As I stepped out of the house this morning, what should greet me but the sight of two grasshoppers in the throes of passionate lovemaking?
Wrapped side-by-side, he had his eadegus encased in her ovipositor. Glistening emerald green in this cloudy morning, they looked like two sticks of suman.
The voyeur in me couldn't help but snap out my digital camera. Those hoping for insect porn will be disappointed. Apparently, reproduction in the world of Caelifera is a meditative process.
Slow, yes. But beautiful, too.
According to the Wikipedia:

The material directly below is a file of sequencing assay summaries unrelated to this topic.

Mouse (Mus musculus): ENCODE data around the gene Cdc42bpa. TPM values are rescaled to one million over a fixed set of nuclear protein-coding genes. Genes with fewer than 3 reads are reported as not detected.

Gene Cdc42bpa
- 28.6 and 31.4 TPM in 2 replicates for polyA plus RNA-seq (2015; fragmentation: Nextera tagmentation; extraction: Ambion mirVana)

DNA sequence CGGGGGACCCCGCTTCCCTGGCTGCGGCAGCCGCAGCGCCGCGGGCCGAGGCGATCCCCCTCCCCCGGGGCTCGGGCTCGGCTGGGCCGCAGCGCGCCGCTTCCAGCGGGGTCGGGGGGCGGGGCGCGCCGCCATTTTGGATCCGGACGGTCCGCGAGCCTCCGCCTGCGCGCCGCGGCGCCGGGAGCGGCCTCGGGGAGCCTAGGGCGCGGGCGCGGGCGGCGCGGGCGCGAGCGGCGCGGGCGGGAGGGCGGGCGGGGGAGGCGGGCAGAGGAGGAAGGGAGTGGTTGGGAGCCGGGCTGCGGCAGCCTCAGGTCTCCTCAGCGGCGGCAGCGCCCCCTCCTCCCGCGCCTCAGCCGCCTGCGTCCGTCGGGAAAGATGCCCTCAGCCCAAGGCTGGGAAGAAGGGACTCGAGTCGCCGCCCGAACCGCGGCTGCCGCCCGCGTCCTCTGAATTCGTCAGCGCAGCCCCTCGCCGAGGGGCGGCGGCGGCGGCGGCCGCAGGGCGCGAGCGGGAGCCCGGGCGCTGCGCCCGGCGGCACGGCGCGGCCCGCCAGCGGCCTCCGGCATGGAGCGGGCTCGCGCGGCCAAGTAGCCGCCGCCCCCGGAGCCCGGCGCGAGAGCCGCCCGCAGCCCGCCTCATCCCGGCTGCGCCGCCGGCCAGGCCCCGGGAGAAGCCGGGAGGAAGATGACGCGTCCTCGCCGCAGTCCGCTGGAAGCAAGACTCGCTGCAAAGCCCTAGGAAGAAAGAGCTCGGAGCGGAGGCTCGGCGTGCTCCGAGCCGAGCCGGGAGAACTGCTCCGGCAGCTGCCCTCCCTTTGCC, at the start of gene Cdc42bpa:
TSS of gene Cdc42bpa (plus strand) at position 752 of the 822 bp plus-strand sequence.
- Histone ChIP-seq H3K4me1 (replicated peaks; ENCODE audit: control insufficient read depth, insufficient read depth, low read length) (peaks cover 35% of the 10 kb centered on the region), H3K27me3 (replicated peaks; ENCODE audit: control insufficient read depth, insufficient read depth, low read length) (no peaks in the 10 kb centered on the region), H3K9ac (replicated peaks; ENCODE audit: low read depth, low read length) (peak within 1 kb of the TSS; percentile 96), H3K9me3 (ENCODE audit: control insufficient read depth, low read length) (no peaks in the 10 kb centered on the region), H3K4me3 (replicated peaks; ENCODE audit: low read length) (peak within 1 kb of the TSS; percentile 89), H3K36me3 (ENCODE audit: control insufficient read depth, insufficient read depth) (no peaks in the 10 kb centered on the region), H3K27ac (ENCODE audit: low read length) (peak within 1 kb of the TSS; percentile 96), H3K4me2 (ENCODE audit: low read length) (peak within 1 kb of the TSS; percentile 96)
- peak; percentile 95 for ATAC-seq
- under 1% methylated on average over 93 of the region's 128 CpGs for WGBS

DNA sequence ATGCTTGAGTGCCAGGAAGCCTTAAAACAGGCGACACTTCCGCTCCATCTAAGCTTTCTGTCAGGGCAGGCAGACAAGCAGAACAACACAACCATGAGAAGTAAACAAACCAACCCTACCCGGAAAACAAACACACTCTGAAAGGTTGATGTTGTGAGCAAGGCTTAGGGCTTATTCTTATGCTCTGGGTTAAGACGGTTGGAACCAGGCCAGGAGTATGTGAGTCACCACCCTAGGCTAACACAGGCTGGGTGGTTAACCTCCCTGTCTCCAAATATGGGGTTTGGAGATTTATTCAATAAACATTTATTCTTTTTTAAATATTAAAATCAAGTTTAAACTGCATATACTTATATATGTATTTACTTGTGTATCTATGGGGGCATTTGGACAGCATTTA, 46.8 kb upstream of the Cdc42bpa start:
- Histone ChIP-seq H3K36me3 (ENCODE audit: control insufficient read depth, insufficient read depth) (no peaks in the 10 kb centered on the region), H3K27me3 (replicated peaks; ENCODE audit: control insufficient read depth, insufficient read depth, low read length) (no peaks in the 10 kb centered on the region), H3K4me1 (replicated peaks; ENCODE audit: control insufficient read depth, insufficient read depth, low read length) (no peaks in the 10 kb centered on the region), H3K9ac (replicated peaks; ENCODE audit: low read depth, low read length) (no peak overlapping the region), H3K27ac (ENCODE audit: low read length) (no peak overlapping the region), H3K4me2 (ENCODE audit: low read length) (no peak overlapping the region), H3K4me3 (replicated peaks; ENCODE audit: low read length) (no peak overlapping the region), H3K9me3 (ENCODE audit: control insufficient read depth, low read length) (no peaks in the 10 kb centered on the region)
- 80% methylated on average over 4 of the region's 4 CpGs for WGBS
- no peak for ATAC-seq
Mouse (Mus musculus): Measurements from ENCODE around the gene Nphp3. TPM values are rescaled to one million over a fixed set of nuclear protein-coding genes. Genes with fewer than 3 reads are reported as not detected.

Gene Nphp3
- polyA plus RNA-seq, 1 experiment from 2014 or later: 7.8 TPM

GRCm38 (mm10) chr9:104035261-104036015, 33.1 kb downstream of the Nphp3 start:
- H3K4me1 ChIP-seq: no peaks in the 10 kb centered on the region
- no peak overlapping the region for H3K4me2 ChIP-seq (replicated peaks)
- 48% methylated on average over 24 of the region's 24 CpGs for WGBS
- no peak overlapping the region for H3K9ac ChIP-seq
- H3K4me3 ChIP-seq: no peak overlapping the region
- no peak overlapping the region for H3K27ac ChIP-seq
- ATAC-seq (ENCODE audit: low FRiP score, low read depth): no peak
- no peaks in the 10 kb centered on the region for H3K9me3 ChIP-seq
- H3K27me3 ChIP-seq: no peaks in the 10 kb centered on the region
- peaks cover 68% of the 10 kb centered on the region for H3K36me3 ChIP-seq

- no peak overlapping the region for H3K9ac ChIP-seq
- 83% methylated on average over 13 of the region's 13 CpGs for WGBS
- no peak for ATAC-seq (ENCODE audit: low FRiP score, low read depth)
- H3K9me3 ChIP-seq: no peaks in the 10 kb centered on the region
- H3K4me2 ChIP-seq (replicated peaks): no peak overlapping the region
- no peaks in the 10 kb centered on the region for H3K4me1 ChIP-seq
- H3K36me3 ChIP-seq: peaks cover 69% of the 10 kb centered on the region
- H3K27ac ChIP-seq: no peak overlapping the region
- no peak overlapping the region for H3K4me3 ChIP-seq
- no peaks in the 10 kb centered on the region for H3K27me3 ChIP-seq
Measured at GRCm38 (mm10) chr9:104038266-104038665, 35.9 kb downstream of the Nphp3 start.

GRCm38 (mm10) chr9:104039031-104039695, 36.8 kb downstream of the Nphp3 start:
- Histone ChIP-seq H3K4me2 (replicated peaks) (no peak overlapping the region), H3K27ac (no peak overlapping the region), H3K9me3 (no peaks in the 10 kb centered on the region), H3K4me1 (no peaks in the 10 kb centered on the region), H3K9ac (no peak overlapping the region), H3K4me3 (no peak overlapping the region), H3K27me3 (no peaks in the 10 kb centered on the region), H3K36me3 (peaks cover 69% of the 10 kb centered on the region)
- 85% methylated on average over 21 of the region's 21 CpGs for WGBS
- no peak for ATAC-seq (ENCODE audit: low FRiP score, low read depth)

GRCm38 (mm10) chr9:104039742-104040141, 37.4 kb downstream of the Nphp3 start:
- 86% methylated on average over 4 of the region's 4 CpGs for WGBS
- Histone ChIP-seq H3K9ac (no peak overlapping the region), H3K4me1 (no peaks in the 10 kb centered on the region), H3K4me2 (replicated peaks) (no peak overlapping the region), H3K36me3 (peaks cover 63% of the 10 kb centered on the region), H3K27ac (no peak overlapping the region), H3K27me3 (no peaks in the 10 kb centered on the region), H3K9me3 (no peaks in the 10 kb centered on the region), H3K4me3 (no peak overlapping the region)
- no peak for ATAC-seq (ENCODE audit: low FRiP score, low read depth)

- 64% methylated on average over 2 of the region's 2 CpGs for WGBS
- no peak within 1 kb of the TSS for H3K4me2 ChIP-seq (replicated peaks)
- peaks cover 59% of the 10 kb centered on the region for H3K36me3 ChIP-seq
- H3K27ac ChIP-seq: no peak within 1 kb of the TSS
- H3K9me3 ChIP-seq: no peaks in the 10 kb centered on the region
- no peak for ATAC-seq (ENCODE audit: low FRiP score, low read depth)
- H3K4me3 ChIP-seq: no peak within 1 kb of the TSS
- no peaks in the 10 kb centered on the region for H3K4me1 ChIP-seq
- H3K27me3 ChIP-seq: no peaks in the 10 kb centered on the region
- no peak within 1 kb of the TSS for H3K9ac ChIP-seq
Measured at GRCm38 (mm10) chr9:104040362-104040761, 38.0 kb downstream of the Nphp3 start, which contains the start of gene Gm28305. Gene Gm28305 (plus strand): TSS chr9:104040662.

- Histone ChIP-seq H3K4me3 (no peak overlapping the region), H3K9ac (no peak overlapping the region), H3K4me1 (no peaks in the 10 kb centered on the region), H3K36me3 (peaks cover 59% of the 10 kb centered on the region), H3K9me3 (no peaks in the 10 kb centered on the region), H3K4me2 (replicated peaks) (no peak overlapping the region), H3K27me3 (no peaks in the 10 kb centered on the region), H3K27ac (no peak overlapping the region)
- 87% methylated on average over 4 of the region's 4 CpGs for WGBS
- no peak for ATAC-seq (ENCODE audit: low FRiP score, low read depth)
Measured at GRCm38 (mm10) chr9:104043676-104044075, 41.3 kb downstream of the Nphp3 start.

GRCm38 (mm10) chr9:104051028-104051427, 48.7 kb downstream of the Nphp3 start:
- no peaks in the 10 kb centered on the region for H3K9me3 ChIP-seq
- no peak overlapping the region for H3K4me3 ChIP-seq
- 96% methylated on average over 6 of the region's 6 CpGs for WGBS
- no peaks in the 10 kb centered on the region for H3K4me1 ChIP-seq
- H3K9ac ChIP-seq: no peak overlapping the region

During reproduction, the male grasshopper introduces sperm into the vagina through its aedeagus (reproductive organ), and inserts its spermatophore, a package containing the sperm, into the female's ovipositor. The sperm enters the eggs through fine canals called micropyles. The female then lays the fertilized egg pod, using her ovipositor to insert the eggs about one to two inches underground, although they can also be laid in plant roots or even manure. The egg pod stays there through the winter, and hatches when the weather has warmed sufficiently. The first nymph to hatch tunnels up through the ground, and the rest follow. Grasshoppers develop through stages that progressively get larger in body and wing size. This development is referred to as hemimetabolous or incomplete development.